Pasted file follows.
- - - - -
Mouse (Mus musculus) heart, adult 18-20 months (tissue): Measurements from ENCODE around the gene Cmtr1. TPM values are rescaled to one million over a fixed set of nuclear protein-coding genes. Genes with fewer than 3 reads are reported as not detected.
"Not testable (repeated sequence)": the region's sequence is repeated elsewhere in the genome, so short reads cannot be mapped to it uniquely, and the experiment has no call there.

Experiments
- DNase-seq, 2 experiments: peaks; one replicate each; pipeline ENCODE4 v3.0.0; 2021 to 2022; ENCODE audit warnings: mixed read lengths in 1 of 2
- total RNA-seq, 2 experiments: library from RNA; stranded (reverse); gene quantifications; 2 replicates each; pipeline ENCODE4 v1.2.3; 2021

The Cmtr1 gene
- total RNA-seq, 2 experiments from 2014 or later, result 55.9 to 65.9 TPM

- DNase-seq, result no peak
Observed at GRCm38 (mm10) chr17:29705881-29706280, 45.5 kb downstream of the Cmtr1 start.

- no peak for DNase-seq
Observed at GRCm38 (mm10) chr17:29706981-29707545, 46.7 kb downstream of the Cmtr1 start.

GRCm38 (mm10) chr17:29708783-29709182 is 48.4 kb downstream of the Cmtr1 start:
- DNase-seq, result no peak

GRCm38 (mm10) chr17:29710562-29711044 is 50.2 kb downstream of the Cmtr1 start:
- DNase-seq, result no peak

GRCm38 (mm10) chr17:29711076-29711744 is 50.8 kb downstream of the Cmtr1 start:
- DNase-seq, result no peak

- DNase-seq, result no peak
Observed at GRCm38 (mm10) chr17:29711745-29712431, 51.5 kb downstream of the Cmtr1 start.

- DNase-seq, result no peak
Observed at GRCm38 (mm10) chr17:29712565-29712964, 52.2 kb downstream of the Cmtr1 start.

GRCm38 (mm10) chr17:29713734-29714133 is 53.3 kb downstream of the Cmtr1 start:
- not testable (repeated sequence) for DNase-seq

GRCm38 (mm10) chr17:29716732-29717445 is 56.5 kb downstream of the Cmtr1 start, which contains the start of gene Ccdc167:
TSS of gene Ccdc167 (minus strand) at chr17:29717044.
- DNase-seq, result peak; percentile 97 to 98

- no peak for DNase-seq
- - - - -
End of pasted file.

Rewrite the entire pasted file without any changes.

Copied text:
Mouse (Mus musculus) heart, adult 18-20 months (tissue): Measurements from ENCODE around the gene Cmtr1. TPM values are rescaled to one million over a fixed set of nuclear protein-coding genes. Genes with fewer than 3 reads are reported as not detected.
"Not testable (repeated sequence)": the region's sequence is repeated elsewhere in the genome, so short reads cannot be mapped to it uniquely, and the experiment has no call there.

Experiments
- DNase-seq, 2 experiments: peaks; one replicate each; pipeline ENCODE4 v3.0.0; 2021 to 2022; ENCODE audit warnings: mixed read lengths in 1 of 2
- total RNA-seq, 2 experiments: library from RNA; stranded (reverse); gene quantifications; 2 replicates each; pipeline ENCODE4 v1.2.3; 2021

The Cmtr1 gene
- total RNA-seq, 2 experiments from 2014 or later, result 55.9 to 65.9 TPM

- DNase-seq, result no peak
Observed at GRCm38 (mm10) chr17:29705881-29706280, 45.5 kb downstream of the Cmtr1 start.

- no peak for DNase-seq
Observed at GRCm38 (mm10) chr17:29706981-29707545, 46.7 kb downstream of the Cmtr1 start.

GRCm38 (mm10) chr17:29708783-29709182 is 48.4 kb downstream of the Cmtr1 start:
- DNase-seq, result no peak

GRCm38 (mm10) chr17:29710562-29711044 is 50.2 kb downstream of the Cmtr1 start:
- DNase-seq, result no peak

GRCm38 (mm10) chr17:29711076-29711744 is 50.8 kb downstream of the Cmtr1 start:
- DNase-seq, result no peak

- DNase-seq, result no peak
Observed at GRCm38 (mm10) chr17:29711745-29712431, 51.5 kb downstream of the Cmtr1 start.

- DNase-seq, result no peak
Observed at GRCm38 (mm10) chr17:29712565-29712964, 52.2 kb downstream of the Cmtr1 start.

GRCm38 (mm10) chr17:29713734-29714133 is 53.3 kb downstream of the Cmtr1 start:
- not testable (repeated sequence) for DNase-seq

GRCm38 (mm10) chr17:29716732-29717445 is 56.5 kb downstream of the Cmtr1 start, which contains the start of gene Ccdc167:
TSS of gene Ccdc167 (minus strand) at chr17:29717044.
- DNase-seq, result peak; percentile 97 to 98

- no peak for DNase-seq